An alternative embodiment tension hook 36' is shown in FIG. 16. In this embodiment, the tension hook 36' is smaller, more economically manufactured and does not include the additional slots 122 or apertures 126.
Additional forms of article-engaging members are shown in FIGS. 17-20. In FIGS. 17 and 18, an article-engaging member 128 that is particularly well adapted for carrying cylindrical objects, such as pipes 130, is illustrated. The article-engaging member 128 includes a flat base 132 arranged to rest on the upper surface 22 of the base member housing 20 and further includes a projection 134 that is received and detachably secured within one of the base member housing sockets 58. A pair of opposed, spaced-apart, V-shaped plates 136 project upwardly from the base to form a notch within which the pipe can be carried. In such an application, the tension strap 32 can be threaded over the pipe 130 before tensioning to help hold the pipe securely within the notch.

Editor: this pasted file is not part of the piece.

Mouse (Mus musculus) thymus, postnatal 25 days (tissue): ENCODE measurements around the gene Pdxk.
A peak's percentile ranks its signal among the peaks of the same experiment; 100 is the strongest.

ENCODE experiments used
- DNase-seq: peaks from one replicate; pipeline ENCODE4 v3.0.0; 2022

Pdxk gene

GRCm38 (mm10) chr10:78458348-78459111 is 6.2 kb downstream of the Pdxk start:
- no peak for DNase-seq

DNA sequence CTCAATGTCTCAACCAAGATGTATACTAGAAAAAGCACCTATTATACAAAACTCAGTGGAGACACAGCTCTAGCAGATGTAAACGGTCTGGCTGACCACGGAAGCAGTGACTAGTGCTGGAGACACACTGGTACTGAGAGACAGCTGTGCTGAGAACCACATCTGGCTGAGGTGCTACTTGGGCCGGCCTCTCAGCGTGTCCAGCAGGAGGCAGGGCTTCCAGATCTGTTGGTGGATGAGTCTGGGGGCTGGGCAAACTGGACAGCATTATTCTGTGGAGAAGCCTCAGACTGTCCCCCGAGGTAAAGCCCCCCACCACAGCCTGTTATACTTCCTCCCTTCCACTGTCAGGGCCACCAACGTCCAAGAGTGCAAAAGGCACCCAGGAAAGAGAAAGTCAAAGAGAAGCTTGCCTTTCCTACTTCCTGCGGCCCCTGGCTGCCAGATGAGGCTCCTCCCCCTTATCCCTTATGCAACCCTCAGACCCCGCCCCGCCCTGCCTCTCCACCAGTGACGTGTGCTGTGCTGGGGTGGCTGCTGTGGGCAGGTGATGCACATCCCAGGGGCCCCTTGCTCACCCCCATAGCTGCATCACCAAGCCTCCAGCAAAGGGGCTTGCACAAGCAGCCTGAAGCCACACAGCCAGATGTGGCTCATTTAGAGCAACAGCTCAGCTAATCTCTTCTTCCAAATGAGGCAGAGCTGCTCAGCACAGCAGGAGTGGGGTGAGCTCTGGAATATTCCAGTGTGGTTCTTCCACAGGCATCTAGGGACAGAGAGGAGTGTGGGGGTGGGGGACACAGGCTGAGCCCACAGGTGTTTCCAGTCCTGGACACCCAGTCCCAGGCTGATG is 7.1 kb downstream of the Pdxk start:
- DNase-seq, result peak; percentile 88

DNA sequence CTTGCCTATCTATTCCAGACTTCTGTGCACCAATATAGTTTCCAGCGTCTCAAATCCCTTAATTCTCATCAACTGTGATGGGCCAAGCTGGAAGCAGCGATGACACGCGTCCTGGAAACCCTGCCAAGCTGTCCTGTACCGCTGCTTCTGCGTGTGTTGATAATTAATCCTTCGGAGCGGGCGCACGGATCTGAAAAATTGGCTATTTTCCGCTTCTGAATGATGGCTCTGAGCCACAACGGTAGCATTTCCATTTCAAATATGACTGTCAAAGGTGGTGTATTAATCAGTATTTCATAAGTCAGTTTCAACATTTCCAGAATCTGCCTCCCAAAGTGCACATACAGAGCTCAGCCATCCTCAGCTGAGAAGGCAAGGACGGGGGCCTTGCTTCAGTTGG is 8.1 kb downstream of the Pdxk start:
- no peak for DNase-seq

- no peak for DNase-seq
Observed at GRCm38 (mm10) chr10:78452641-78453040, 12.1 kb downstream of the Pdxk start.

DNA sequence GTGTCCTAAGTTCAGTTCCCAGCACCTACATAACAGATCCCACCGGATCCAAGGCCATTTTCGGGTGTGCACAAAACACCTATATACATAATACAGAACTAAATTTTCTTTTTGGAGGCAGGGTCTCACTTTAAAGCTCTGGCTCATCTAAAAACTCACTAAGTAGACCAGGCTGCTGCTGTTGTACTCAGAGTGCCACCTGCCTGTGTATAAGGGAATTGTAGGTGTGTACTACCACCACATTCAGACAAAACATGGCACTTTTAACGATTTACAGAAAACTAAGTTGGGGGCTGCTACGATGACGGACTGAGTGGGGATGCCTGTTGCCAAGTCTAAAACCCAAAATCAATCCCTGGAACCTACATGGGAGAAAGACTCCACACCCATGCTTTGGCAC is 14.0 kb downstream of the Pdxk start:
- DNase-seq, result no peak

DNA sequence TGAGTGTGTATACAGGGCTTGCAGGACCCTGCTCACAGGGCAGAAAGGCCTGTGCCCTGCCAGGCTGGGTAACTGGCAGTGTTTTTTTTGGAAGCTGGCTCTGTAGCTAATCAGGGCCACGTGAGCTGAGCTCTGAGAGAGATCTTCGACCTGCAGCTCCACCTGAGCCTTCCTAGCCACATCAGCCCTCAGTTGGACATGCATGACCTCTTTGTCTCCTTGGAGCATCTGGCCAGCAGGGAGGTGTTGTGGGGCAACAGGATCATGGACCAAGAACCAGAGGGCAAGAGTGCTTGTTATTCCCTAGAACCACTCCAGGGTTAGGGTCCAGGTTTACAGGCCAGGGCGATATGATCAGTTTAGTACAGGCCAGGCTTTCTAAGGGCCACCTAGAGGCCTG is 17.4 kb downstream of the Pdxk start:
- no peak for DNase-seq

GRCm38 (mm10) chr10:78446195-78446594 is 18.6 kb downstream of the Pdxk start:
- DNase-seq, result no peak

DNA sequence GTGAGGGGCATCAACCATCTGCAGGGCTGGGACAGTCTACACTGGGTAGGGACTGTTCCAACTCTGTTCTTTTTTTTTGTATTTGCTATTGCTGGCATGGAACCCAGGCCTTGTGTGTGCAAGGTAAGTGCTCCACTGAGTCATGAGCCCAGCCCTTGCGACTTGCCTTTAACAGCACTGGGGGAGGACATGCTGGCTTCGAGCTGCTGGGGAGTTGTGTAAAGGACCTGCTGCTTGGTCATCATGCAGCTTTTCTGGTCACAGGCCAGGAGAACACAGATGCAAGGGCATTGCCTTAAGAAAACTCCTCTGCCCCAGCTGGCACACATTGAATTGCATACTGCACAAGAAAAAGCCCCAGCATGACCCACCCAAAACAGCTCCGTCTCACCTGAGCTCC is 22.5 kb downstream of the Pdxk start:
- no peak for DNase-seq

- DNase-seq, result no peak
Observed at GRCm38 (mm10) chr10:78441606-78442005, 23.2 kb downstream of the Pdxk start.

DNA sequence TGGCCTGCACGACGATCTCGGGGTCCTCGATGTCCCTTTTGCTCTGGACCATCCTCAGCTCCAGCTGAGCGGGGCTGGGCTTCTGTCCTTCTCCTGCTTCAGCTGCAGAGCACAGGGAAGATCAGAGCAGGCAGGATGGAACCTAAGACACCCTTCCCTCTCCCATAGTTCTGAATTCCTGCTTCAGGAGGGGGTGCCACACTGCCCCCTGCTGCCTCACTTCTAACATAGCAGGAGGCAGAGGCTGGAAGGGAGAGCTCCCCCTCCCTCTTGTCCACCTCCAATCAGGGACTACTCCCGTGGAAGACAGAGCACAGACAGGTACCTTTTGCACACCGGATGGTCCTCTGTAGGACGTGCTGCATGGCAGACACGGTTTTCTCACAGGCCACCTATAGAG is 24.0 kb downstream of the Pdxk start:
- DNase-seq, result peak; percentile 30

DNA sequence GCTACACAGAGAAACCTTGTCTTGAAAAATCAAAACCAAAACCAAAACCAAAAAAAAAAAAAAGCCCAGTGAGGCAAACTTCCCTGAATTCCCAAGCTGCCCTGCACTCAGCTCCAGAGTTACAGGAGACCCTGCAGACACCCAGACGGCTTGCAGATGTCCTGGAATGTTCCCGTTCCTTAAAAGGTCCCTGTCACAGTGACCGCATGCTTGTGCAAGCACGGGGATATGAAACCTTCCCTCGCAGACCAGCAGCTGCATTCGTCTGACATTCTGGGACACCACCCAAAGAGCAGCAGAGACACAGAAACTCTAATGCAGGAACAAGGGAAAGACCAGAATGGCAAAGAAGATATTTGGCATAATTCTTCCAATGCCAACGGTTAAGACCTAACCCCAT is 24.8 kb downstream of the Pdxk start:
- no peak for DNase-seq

The article-engaging members 138 shown in FIGS. 19 and 20 are arranged to carry a larger curved object, such as a kayak 140. In this embodiment, each article-engaging member 138 includes a base portion 142 that rests on the upper surface of the base member housing 20 and is detachably secured to the base member 18 by means of the same type of projection and socket structure shown in FIGS. 6 and 7. A support element 144 having an arcuate surface 146 for engaging the article to be transported is pivotally secured to the base 142. This allows the support 144 to self-adjust to the shape and position of the load 140. Once again, the tension strap 32 can be threaded over the load 140 before tensioning to help secure the load in place.